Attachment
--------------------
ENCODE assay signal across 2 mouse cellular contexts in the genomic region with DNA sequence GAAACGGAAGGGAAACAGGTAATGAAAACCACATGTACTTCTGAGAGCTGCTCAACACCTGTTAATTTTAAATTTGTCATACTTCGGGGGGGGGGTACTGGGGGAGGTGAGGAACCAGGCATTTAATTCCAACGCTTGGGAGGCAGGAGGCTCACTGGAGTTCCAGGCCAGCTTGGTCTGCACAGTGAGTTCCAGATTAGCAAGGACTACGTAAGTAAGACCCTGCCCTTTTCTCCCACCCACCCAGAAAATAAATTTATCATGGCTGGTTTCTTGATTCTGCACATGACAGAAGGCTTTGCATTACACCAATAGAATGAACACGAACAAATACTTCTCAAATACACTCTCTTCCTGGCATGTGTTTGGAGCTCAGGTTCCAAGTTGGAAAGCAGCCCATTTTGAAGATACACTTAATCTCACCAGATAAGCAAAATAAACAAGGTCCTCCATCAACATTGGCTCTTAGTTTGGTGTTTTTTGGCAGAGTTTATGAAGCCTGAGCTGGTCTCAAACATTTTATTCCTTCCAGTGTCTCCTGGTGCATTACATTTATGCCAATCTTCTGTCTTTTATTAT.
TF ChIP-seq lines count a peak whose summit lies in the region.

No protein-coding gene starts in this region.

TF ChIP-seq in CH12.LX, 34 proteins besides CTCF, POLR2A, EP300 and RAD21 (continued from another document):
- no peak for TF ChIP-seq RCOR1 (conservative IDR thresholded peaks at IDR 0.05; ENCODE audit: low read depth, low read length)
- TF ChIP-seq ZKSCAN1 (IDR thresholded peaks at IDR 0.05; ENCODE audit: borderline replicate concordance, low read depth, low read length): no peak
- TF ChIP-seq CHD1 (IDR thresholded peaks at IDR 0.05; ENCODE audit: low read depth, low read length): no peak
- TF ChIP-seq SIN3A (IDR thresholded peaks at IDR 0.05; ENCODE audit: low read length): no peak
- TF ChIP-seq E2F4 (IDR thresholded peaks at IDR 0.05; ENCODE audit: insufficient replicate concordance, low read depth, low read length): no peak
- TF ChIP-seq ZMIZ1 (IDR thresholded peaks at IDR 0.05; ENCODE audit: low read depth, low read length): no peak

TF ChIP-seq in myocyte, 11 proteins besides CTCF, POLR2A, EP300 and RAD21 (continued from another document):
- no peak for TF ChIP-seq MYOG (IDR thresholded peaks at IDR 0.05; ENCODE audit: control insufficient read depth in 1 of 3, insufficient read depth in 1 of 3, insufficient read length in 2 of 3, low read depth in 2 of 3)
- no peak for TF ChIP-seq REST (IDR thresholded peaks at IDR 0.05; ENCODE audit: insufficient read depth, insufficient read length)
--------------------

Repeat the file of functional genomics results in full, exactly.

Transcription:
ENCODE assay signal across 2 mouse cellular contexts in the genomic region with DNA sequence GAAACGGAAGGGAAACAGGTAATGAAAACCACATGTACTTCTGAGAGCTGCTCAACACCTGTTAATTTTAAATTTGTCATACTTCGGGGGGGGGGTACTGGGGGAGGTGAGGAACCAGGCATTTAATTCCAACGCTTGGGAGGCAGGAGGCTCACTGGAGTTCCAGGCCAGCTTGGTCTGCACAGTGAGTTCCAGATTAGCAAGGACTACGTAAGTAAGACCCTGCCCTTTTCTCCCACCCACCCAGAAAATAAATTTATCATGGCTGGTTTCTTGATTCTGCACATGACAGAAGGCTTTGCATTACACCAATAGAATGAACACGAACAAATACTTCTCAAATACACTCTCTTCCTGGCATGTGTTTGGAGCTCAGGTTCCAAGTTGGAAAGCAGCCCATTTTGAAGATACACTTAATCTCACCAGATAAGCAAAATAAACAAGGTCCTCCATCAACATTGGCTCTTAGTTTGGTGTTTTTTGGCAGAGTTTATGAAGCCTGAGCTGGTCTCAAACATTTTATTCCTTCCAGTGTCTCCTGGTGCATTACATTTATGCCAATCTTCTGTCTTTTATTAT.
TF ChIP-seq lines count a peak whose summit lies in the region.

No protein-coding gene starts in this region.

TF ChIP-seq in CH12.LX, 34 proteins besides CTCF, POLR2A, EP300 and RAD21 (continued from another document):
- no peak for TF ChIP-seq RCOR1 (conservative IDR thresholded peaks at IDR 0.05; ENCODE audit: low read depth, low read length)
- TF ChIP-seq ZKSCAN1 (IDR thresholded peaks at IDR 0.05; ENCODE audit: borderline replicate concordance, low read depth, low read length): no peak
- TF ChIP-seq CHD1 (IDR thresholded peaks at IDR 0.05; ENCODE audit: low read depth, low read length): no peak
- TF ChIP-seq SIN3A (IDR thresholded peaks at IDR 0.05; ENCODE audit: low read length): no peak
- TF ChIP-seq E2F4 (IDR thresholded peaks at IDR 0.05; ENCODE audit: insufficient replicate concordance, low read depth, low read length): no peak
- TF ChIP-seq ZMIZ1 (IDR thresholded peaks at IDR 0.05; ENCODE audit: low read depth, low read length): no peak

TF ChIP-seq in myocyte, 11 proteins besides CTCF, POLR2A, EP300 and RAD21 (continued from another document):
- no peak for TF ChIP-seq MYOG (IDR thresholded peaks at IDR 0.05; ENCODE audit: control insufficient read depth in 1 of 3, insufficient read depth in 1 of 3, insufficient read length in 2 of 3, low read depth in 2 of 3)
- no peak for TF ChIP-seq REST (IDR thresholded peaks at IDR 0.05; ENCODE audit: insufficient read depth, insufficient read length)